Why Labour’s Tower Hamlets MPs were split on vote to bomb Isis-Daesh in Syria
PUBLISHED: 14:45 09 December 2015 | UPDATED: 14:46 09 December 2015
MPs representing London’s East End with its large Muslim population have issued statements explaining why they were split in the Commons vote to bomb Isis-Daesh in Syria.
The two Labour members covering the London borough of Tower Hamlets were on opposite sides in last week’s controversial vote at Westminster.
Poplar & Limehouse MP Jim Fitzpatrick voted for bombing, while neighbouring Bethnal Green & Bow MP Rushanara Ali came out against. Both constituencies have large numbers of Asian voters.
“I found myself in the majority with 397 Parliamentary colleagues who voted for the motion, to 223 who voted against,” Jim Fitzpatrick said in a statement today to the East London Advertiser.
“I was and still am in favour of extending our efforts to Syria.
“Daesh claims to be an Islamic state, but I am sure many agree that much, if not all, of their actions scream against the teachings of Islam.
“The stabbing at Leytonstone Underground station this weekend where the attacker claimed his actions were ‘for Syria’ and the subsequent ‘YouAintMuslimBruv’ (sic) hashtag on Twitter is a very recent and close-to-home example of how un-Islamic the ideology really is. It is clear the best of Daesh’s critics are, in fact, Muslims.”
Britain has been engaged in action against Daesh in Iraq for some time, the MP points out. The military intervention in Syria was only an extension of that campaign.
Fitzpatrick had previously resigned from his ministerial post in 2013 over his “outright disagreement of intervening in Syria back then”.
His decision to vote for action this time was based on “a genuine difference of opinion, that we need to attack the Daesh terrorists directly and was neither an attack on Islam nor on Jeremy Corbyn’s (Labour) leadership”.
But his co-Labour colleague Rushanara Ali put out a statement to the Advertiser last week saying air strikes wouldn’t achieve their aim without ground forces to back them up.
She said in her statement to the paper: “I feel revulsion at the horrific actions of Isis-Daesh. We are all united in wanting to see them eliminated.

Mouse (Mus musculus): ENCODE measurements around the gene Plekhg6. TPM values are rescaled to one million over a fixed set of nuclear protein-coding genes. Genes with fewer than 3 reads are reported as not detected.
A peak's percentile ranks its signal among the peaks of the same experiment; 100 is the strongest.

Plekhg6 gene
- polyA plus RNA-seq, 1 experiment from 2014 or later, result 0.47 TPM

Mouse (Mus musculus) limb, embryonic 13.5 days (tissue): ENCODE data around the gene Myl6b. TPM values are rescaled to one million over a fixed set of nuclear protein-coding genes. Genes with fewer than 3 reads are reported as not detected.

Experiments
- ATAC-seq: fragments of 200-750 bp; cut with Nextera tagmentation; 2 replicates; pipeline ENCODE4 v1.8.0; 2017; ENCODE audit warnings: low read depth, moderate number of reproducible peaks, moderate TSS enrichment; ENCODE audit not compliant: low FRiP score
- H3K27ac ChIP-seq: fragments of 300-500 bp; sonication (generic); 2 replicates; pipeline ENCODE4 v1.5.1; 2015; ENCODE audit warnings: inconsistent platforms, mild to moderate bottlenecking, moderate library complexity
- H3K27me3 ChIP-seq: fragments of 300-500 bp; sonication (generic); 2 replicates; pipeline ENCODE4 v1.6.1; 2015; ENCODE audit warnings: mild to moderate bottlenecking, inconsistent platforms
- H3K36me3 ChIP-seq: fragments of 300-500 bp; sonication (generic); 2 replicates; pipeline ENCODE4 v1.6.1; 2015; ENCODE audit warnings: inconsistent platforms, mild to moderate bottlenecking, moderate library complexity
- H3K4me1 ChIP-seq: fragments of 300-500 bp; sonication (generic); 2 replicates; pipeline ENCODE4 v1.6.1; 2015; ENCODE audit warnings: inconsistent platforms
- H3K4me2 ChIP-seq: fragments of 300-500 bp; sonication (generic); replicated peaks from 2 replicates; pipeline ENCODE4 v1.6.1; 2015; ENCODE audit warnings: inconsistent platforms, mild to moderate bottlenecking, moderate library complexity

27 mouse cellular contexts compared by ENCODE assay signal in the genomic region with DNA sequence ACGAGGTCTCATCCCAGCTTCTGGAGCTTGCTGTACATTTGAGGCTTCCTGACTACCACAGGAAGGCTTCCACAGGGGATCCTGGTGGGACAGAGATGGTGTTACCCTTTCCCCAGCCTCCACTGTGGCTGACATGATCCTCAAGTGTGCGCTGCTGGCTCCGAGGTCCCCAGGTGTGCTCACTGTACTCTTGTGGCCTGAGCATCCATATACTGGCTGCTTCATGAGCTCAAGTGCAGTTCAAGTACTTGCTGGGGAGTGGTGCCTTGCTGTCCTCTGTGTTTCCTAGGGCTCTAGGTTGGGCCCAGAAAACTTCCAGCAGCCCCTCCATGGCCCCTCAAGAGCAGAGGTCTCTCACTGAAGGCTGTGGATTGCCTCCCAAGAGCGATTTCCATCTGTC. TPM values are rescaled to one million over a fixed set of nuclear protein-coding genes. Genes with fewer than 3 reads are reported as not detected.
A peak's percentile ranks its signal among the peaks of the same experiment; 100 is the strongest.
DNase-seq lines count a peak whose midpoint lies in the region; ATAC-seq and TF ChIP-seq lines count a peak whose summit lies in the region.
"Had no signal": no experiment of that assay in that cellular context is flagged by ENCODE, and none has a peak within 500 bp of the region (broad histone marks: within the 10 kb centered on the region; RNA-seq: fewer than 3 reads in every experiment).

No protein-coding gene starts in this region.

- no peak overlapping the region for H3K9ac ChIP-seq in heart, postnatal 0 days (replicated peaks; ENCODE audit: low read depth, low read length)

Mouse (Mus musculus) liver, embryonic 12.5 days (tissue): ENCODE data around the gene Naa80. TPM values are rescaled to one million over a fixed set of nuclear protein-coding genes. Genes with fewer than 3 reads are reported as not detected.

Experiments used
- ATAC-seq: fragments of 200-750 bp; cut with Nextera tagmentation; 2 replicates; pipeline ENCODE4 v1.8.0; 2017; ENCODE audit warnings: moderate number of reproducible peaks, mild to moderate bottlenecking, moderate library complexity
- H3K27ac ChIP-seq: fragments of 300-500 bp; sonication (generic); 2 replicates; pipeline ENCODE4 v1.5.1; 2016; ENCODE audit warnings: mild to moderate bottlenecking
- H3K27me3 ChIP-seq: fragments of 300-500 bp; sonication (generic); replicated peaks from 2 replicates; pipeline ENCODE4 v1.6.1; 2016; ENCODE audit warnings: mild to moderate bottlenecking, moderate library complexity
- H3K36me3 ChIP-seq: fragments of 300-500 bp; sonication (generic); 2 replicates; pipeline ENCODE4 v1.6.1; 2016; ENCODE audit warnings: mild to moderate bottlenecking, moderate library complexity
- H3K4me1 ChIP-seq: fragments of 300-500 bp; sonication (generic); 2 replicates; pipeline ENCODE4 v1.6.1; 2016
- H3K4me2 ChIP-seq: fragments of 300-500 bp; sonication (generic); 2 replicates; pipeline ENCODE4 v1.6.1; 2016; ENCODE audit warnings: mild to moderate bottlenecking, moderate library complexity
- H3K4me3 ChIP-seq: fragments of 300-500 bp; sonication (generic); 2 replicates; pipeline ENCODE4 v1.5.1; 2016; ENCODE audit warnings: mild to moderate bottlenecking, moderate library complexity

“The crucial question is how this can be achieved and whether military intervention in Syria by Britain would achieve this.”
The civil war has claimed 250,000 lives and displaced millions, she pointed out. Bringing an end to the conflict and eliminating Isis “requires a political settlement, a credible military presence on the ground backed by humanitarian support and post-conflict reconstruction”.
She added: “There needs to be a comprehensive strategy on how Isis can be defeated. But the government’s response lacked clarity on what practical difference our involvement in joining the air strikes campaign would make beyond a show of solidarity with our allies.”
The case for involvement was weak, she felt, given some 2,700 coalition air strikes having already been launched and some reports suggesting coalition forces were “running out of targets” to hit.
Her resolve was that air strikes were “not effective without a path towards a political settlement to end the Syrian civil war, without a credible ground offensive to defeat Isis-Daesh and a clear exit strategy.”
Fitzpatrick, for his part, was aware that attacking Daesh alone would not halt its existence, but “would hinder its ability”. Air strikes against Daesh in Iraq needed to be repeated wherever they were, he feels.
But there was also a need to sort other aspects such as arms supplies, oil sales and other revenues which are being pursued alongside any military intervention.